September 5, 2013

While listening to my rather extensive music playlist, I came across this soundtrack from 'Morning Glory', a film I saw some years ago. As I was hearing these great, easy pop songs by Newton Faulkner, Paolo Nutini and Natasha Bedingfield, I immediately remembered  them playing throughout the movie in music video style segments, but apart from that, I immediately remembered the movie.

'Morning Glory' (2010) is a romantic comedy about the frantic world of morning television. When TV producer Becky Fuller (Rachel McAdams) is fired from a local news program, her career seems to reach a desperate point. A job at 'Daybreak', the last-place national morning news show, becomes the turning point and she commits to bringing it back from the dead. In order to do that, Becky decides to recruit, by force, Mike Pomeroy (Harrison Ford), a legendary TV anchor who considers himself too important to cover shallow morning news, filled with celebrity gossip, cooking ideas and DIY segments.

Back then, when the movie was released, The Guardian called it a "disappointing TV-studio-set romantic comedy" where "nothing about the chemistry works" and the NY Times defined it as "passably amusing". I don't really understand why the movie was so poorly accepted back then. Sure, it fits perfectly into that romantic movie template that we all have seen 1000 times (and yes, there's  the "running for you because now I understand" scene in the end), but the difference remains with the set of actors. Keaton, Ford and McAdams show a perfect chemistry while delivering a funny, unpretentious script filled with amusing moments and hilarious sarcasms regarding the world of morning TV.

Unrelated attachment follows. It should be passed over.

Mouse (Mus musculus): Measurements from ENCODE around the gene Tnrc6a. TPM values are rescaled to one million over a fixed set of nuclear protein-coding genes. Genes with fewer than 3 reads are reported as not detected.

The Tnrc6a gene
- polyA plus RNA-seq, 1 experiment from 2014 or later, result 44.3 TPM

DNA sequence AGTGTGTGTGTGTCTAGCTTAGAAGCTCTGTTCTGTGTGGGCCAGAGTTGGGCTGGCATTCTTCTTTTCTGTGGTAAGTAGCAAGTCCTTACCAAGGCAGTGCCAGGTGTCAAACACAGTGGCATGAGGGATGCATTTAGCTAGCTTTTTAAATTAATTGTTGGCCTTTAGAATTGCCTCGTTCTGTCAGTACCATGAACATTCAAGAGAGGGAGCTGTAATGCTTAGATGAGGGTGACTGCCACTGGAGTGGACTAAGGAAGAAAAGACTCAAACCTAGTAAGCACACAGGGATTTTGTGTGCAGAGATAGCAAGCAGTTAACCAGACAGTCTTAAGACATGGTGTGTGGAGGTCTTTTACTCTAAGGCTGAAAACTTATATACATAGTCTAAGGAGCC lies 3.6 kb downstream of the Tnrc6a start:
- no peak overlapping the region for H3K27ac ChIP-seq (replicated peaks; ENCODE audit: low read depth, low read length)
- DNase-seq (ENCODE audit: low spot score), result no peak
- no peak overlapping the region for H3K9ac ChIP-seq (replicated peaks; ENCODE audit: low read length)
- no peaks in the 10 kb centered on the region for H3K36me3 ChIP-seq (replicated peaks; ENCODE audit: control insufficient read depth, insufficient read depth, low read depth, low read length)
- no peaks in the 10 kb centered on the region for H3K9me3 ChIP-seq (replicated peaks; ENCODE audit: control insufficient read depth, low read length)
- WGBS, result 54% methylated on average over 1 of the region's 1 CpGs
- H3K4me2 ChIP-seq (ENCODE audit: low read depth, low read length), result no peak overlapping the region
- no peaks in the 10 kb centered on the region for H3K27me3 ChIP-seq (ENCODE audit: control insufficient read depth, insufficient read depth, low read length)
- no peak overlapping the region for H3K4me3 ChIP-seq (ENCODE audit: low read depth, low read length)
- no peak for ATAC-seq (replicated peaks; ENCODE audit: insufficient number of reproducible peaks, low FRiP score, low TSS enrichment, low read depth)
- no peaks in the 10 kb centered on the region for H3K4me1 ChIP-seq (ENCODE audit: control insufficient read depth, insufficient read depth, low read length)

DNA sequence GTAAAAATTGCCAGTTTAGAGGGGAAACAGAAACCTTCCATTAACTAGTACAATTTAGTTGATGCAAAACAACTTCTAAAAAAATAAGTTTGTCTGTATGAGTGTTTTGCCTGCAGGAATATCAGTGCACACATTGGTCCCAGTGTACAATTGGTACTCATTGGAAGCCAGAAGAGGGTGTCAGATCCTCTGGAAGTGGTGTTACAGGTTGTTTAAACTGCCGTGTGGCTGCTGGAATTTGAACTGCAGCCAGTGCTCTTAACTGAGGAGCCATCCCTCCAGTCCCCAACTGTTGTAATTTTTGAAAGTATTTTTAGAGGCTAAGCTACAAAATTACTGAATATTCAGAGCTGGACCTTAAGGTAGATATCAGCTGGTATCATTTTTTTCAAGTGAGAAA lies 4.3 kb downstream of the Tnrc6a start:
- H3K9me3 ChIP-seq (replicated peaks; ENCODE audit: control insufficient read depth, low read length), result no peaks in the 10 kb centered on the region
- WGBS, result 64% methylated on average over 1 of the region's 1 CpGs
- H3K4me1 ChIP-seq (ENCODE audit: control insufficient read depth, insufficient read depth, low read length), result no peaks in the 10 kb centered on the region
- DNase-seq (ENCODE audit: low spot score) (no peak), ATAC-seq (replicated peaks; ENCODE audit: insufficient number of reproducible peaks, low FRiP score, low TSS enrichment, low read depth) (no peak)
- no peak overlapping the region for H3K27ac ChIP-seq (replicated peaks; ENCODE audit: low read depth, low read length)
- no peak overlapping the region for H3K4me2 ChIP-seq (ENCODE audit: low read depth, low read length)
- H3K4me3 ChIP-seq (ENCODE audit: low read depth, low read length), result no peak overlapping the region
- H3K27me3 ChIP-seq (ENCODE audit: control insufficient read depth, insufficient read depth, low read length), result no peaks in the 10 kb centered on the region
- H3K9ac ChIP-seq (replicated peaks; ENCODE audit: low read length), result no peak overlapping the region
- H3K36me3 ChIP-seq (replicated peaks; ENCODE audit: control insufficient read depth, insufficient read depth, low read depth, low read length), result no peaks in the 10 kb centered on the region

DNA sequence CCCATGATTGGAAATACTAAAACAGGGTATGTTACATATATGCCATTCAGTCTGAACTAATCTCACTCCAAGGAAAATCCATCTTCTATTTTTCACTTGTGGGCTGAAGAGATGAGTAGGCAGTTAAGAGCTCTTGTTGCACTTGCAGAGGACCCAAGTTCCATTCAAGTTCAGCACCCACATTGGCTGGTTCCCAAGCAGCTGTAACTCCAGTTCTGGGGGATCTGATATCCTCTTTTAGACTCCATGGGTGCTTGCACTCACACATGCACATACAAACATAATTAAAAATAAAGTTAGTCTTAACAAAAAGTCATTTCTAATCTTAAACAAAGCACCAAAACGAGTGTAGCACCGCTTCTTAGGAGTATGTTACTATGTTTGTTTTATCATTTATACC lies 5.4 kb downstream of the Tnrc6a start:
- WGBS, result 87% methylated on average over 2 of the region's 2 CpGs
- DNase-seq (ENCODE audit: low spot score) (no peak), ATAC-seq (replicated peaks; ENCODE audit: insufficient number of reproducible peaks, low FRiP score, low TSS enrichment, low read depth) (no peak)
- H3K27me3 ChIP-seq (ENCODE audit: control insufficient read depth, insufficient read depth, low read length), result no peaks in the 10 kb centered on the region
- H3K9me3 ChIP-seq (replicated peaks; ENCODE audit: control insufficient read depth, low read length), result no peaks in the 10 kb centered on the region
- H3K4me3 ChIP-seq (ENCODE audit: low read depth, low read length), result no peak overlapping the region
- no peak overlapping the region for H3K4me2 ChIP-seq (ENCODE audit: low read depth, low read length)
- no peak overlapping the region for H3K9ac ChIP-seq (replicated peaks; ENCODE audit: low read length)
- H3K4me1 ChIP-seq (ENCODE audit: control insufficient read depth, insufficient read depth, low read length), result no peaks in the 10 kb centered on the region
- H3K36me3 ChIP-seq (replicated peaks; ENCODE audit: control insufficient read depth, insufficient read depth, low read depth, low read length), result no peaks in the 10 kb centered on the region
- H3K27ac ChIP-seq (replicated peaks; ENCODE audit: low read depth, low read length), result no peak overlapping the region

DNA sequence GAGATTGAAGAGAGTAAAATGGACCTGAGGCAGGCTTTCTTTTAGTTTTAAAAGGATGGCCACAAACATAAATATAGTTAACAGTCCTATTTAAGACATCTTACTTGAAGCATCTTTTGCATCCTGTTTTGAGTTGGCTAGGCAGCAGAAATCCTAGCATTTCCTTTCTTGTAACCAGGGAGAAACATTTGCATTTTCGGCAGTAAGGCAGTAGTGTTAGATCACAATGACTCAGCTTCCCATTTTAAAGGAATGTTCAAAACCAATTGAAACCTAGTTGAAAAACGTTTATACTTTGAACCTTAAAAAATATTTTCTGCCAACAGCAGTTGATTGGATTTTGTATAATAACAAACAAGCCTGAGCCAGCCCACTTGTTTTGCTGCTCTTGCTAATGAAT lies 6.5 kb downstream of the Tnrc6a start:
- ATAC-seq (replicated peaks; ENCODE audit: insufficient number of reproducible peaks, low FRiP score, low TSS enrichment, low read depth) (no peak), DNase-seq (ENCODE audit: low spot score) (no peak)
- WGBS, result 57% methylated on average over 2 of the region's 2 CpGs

Rachel McAdams is flawless, linking everything together with a true, great performance of a passionate, rather caffeinated, TV producer constantly over the edge. Diane Keaton was born to play this confident/control freak woman (a character in which she's been strongly typecast) and Ford is perfect doing this self-centered, grumpy, old-school journalist who doesn't say the word "fluffy".

In the current world of romantic comedies that delivers poor snooze fests like '27 Dresses' (2008) or 'You, Me and Dupree' (2006), 'Morning Glory' (2010) seems to reach its goal with a strong cast and a funny script. It really is just that: a fun, witty movie. And that's OK.

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